To pin down precisely what Brief Encounter is (a para-cinematic mock-expressionistic play with music? A self-conscious post-Luhrmann meta-movie-musical onstage?) would quickly exhaust the Earth’s dwindling supply of hyphens. I’ll settle for “cabinet of wonders,” which seems to get at the false-bottomed delights of this sui generis theatrical event from director Emma Rice and her eager-to-please Kneehigh Theatre troupe. Ferried more or less intact across the East River from St. Ann’s Warehouse to Studio 54, Brief is built atop filmmaker David Lean’s dour postwar chiaroscuro of the same name, about an impossible affair carried on by two married, decent, highly un-Byronic souls. (The 1945 film was based on Noel Coward’s star-crossed stage melodrama Still Life, and Rice has restored some of Coward’s original dialogue.)
But the film, with its doleful end-of-empire mood and accusing near-noir close-ups, is just a starting point: Kneehigh’s Brief Encounter is a giddily spinning zoetrope of interlocking illusions, an uninhibited fetish of Inhibition itself. More to the point, it’s about the thrill of watching someone else’s moral torment safely embalmed in celluloid — and doing so in a darkened theater, alongside row upon row of anonymous fellow voyeurs. Coward originally told the story as a way of interrogating his own gay-bourgeois conservatism: For him, it was a tragedy of civilization, about how society, by necessity, forecloses on the unruly expansiveness of the soul. For him, there was no way out. But for Kneehigh, the same scenario — and its very fact as a piece of cinema — is occasion for a full-body theater massage, with release: Everything repressed on the film is unleashed on the stage. The sensibility here is more Todd Haynes than Coward or Lean, more Far From Heaven than Design for Living; Graham Greene’s head would explode. There’s an irony that shapes this show’s ends, no doubt, but luckily for us, it’s the ecstatic, unsmug kind.
And did I mention the puppets? There are puppets. There are projections. There are people walking into motion pictures and vanishing forever. Remarkably, this whole farrago feels of a piece. The small ensemble, doubling for a cast of thousands, is uniformly excellent, periodically bursting into an a cappella rendition of Rachmaninoff’s Second Piano Concerto, as well as performing cunningly chosen Coward songs (“Go Slow, Johnny,” “Any Little Fish”) that punctuate and underline the action in sparkling arrangements by Stu Baker. Many of the company members play in the small onstage swing band, which also performs before and after the show — stick around after the curtain, and they’ll almost certainly toss off jaunty jazzy covers of pop songs like “Survivor” and “Don’t Stop Believin’.” (More shocking: This somehow isn’t horrible.) First among equals is the excellent Joseph Alessi, a hypertalented homunculus who’s equally compelling in several large-ish roles.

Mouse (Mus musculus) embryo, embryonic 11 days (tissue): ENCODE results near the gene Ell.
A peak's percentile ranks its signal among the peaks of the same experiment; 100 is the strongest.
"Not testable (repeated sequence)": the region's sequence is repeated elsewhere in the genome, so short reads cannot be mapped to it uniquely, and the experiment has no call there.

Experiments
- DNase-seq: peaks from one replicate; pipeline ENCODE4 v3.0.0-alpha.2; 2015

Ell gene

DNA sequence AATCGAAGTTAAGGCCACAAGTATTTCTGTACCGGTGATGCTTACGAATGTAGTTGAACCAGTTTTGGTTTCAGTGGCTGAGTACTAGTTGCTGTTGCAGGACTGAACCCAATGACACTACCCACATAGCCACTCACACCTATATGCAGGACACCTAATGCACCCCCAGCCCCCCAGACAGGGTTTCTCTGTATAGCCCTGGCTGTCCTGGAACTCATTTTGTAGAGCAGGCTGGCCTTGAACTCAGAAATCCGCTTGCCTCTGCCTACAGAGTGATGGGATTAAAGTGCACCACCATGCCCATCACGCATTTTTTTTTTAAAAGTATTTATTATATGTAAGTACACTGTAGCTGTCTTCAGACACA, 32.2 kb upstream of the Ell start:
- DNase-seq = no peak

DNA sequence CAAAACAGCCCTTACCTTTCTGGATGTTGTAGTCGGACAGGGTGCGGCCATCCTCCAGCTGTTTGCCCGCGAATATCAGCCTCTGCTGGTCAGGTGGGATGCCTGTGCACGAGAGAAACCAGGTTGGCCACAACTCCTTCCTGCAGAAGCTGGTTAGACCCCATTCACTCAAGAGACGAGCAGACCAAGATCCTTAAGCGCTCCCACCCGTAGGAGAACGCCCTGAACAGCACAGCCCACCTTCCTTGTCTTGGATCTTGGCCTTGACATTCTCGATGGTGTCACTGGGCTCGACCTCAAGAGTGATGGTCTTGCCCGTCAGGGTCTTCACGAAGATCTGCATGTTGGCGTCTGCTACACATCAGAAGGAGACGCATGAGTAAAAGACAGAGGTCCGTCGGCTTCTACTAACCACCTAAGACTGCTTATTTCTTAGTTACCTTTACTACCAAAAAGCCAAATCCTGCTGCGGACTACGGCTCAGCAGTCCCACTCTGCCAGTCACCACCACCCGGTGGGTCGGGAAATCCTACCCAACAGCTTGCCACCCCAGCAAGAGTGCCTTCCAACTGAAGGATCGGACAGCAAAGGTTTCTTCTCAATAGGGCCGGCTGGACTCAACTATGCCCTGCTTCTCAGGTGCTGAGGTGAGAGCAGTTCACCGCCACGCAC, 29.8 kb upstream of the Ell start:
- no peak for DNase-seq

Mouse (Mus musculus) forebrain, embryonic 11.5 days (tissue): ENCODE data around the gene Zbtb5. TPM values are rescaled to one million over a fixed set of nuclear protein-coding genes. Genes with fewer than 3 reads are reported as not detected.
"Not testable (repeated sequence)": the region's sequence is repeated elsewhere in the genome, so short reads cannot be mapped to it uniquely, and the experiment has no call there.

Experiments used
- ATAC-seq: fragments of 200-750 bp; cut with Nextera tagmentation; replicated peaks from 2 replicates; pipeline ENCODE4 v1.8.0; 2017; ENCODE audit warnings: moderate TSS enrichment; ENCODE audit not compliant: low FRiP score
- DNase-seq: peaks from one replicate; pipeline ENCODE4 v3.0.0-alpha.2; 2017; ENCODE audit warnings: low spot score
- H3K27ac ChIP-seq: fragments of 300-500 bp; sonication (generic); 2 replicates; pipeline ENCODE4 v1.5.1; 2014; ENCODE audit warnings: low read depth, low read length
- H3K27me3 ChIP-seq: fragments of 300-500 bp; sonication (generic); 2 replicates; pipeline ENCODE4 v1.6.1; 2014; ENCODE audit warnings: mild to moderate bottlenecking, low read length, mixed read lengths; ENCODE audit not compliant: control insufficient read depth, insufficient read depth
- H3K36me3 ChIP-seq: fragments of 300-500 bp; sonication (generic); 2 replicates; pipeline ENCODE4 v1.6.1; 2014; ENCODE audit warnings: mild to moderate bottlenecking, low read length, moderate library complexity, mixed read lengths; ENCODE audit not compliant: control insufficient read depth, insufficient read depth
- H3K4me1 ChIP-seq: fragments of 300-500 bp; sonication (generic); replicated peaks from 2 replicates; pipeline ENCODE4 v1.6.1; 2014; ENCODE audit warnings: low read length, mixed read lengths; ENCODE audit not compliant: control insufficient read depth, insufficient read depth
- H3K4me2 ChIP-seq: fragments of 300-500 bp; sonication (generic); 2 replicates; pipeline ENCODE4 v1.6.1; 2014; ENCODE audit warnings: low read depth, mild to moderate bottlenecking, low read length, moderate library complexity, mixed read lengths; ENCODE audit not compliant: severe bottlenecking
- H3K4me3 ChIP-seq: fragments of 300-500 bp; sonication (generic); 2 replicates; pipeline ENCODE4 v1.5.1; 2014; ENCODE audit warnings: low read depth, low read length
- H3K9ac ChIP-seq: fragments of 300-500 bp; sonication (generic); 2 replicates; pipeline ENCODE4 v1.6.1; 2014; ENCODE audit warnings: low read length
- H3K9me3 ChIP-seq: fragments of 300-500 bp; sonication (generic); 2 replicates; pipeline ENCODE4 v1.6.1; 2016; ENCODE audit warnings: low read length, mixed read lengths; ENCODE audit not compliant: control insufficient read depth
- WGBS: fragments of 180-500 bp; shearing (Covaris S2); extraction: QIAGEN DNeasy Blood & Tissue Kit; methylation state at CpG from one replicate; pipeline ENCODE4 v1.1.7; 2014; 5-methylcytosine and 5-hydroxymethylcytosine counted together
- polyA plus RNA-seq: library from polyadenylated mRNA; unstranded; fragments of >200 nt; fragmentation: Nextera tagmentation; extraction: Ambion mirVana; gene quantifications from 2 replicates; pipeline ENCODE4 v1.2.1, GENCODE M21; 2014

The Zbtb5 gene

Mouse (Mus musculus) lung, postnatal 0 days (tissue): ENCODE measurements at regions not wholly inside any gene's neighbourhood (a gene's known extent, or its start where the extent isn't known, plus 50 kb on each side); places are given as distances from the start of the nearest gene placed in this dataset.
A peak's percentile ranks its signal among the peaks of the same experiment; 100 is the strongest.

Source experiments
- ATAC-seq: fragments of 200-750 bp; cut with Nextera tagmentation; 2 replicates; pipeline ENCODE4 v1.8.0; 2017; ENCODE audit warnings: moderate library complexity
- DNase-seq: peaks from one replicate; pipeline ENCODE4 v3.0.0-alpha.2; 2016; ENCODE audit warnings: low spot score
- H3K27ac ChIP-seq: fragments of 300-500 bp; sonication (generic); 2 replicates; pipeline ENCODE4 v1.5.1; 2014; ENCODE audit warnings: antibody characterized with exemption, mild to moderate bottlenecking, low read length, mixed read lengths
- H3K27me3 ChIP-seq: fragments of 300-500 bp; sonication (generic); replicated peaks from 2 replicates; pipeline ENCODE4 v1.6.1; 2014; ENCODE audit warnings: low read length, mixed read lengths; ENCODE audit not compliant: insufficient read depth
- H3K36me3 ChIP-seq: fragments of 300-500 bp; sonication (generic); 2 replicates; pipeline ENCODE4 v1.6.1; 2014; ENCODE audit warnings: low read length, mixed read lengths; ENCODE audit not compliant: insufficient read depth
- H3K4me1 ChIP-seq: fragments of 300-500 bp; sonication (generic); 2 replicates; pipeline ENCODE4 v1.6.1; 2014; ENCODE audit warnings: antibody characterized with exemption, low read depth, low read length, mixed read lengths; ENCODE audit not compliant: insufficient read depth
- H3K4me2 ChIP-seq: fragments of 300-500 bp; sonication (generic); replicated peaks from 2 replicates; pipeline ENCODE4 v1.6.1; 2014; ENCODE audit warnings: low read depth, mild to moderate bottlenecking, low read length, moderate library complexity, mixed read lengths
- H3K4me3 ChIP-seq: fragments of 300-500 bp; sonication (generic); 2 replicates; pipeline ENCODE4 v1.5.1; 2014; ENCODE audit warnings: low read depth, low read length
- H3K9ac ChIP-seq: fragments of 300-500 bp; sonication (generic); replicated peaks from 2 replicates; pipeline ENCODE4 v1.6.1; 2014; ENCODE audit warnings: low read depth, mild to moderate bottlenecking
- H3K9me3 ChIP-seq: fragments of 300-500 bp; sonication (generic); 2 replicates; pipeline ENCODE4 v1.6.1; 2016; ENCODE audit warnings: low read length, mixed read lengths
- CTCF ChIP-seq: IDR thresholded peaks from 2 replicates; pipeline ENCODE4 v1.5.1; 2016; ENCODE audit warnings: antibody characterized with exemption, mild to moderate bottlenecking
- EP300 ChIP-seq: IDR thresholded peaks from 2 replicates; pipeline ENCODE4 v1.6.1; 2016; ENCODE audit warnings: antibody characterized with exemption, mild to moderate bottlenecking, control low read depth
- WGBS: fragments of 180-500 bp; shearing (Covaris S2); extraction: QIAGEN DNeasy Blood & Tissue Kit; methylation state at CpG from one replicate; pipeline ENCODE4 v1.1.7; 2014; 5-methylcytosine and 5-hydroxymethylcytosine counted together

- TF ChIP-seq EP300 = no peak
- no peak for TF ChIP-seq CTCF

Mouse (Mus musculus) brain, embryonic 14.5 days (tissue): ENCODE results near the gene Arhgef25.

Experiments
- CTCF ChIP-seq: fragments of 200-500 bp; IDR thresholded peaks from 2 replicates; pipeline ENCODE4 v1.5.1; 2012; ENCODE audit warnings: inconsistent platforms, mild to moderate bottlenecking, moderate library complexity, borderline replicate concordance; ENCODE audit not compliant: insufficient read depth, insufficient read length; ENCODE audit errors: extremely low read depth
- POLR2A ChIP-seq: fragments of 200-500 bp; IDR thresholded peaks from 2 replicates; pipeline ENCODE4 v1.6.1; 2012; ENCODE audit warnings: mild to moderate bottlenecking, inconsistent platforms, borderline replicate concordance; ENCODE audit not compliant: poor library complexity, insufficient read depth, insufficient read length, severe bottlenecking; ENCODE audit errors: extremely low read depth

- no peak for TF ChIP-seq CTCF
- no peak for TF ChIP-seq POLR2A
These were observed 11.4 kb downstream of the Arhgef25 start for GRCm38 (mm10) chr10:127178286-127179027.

One note: I’d recommend sitting closer to the back, or in the balcony. Brief benefits from a wide angle; get too close and its grain starts to show. The play’s principal parts aren’t meant to be parsed or isolated literally. At St. Ann’s, the rake was steep and the auditorium was pitch-black: All action was collapsed and compressed at the proscenium line, and there was a remove between watched souls in the well of the theater and the watchers huddled together in the dark. At Studio 54, light can’t help spilling onto the audience, and the spell isn’t quite as dark and deep. It helps to keep a tantalizing distance, even when total ecstasy is well within ravishing range.